Front cover image for Land meiner Mörder, Land meiner Sprache : die Schriftstellerin Grete Weil

Land meiner Mörder, Land meiner Sprache : die Schriftstellerin Grete Weil

Grete Weil (b. 1906) and her husband Edgar, assimilated German Jews from an artistic-literary milieu, fled the Nazi regime to the Netherlands. In June 1941 Edgar was deported with 200 other Jews to Mauthausen, where he died. Grete worked for the Resistance, and simultaneously, in spite of moral scruples, for the Jewish Council when it carried out the Nazis' orders to organize the mass deportations of 1943. As a typist in the Amsterdam "Joodsche Schouwburg", a theater used as a roundup point, she was able to help some Jews escape. She and her mother survived in hiding. In 1946 she returned to Germany to marry a long-time German friend. In her autobiographical fiction, she tries to bear witness to the Holocaust and to her ambivalence about having survived when so many others perished. Eventually she realized that she could neither know nor write about the ultimate abyss - Mauthausen, "Auschwitz" - but that this is perhaps what enabled her to continue to live rather than commit suicide like so many survivors. (From the Bibliography of the Vidal Sassoon International Center for the Study of Antisemitism)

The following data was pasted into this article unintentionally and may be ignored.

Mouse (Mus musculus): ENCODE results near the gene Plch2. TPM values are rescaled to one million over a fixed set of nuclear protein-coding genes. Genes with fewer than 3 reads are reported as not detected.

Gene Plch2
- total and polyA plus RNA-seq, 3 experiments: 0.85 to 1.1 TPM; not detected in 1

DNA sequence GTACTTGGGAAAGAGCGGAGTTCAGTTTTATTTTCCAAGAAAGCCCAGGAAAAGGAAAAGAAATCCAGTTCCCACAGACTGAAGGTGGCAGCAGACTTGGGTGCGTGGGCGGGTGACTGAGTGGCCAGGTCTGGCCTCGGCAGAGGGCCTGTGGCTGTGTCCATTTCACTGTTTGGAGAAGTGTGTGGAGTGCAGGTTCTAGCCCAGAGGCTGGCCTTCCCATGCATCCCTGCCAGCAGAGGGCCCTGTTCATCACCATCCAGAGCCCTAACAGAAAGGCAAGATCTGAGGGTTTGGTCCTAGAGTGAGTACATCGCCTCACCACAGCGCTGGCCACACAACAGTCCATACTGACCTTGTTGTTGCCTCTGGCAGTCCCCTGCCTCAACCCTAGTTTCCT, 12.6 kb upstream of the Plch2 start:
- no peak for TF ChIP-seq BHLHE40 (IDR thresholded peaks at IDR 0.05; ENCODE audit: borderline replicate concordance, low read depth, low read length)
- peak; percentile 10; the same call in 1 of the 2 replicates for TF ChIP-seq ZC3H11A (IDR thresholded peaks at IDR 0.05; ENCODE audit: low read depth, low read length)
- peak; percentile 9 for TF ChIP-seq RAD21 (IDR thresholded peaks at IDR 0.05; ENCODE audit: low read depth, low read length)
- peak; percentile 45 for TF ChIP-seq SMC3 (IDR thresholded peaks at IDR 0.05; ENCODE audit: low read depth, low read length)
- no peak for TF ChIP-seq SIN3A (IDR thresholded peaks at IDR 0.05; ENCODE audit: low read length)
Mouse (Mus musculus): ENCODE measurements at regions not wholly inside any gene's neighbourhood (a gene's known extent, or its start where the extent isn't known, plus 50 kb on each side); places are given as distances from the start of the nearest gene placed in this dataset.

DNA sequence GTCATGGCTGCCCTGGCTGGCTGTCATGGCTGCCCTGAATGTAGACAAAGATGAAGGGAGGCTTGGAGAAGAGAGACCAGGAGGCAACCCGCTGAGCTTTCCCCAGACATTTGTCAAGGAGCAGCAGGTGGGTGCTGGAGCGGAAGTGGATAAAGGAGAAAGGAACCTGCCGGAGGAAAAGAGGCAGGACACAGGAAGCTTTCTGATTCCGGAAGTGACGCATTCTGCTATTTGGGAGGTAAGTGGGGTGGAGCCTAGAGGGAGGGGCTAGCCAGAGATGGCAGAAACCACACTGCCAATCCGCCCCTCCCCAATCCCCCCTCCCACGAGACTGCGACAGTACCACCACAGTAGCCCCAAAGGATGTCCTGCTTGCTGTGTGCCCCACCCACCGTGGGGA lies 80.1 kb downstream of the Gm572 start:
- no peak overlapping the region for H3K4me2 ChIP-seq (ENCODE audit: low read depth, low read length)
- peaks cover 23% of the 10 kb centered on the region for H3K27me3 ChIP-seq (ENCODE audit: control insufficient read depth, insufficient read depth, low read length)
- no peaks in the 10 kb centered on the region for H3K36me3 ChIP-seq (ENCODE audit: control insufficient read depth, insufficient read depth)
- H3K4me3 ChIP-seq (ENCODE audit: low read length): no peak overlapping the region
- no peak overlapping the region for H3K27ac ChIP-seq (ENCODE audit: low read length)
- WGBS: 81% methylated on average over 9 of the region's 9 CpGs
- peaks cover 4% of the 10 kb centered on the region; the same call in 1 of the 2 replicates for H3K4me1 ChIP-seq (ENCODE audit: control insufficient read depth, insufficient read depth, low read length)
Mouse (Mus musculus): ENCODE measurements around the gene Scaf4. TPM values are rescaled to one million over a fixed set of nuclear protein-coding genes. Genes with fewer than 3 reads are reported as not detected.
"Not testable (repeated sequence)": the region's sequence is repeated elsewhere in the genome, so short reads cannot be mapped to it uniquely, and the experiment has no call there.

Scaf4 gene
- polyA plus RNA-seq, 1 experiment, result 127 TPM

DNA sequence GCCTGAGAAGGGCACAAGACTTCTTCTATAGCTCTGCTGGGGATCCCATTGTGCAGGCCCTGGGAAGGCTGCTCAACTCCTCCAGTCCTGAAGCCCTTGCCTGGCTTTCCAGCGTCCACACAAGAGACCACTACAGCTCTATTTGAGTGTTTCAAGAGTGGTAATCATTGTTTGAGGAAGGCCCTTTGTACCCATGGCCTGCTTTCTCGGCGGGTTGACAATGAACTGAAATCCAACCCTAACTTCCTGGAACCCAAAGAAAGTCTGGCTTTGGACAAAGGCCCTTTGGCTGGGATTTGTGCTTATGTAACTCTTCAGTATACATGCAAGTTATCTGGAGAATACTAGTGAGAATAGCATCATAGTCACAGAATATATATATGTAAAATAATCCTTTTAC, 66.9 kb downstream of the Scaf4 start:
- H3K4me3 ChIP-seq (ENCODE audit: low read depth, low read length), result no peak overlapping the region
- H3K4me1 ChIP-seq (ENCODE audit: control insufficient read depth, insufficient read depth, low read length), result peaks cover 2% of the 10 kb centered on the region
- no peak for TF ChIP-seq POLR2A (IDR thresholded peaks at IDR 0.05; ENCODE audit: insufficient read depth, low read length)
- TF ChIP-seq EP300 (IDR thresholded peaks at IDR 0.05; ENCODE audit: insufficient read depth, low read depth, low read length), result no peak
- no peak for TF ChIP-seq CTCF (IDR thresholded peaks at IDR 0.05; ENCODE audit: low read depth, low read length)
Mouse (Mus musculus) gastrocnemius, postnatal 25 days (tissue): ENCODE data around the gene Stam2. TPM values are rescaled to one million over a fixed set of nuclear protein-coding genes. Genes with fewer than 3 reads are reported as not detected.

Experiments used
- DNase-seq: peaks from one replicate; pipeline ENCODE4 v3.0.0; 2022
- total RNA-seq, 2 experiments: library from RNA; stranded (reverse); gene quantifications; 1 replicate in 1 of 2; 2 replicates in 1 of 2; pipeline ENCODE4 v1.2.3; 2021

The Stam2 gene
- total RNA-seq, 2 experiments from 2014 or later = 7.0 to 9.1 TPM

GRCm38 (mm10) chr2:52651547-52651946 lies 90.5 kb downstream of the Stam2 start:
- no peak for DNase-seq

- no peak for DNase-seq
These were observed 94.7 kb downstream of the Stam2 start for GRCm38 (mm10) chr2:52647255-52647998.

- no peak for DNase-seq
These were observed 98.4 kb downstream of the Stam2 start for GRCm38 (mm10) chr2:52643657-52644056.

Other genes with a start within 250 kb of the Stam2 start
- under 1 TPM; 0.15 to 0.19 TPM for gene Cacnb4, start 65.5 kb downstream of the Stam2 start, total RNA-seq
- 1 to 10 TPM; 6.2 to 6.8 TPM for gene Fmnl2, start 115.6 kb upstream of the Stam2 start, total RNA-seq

Print Book, German, ©1998
A1-Verlag, München, ©1998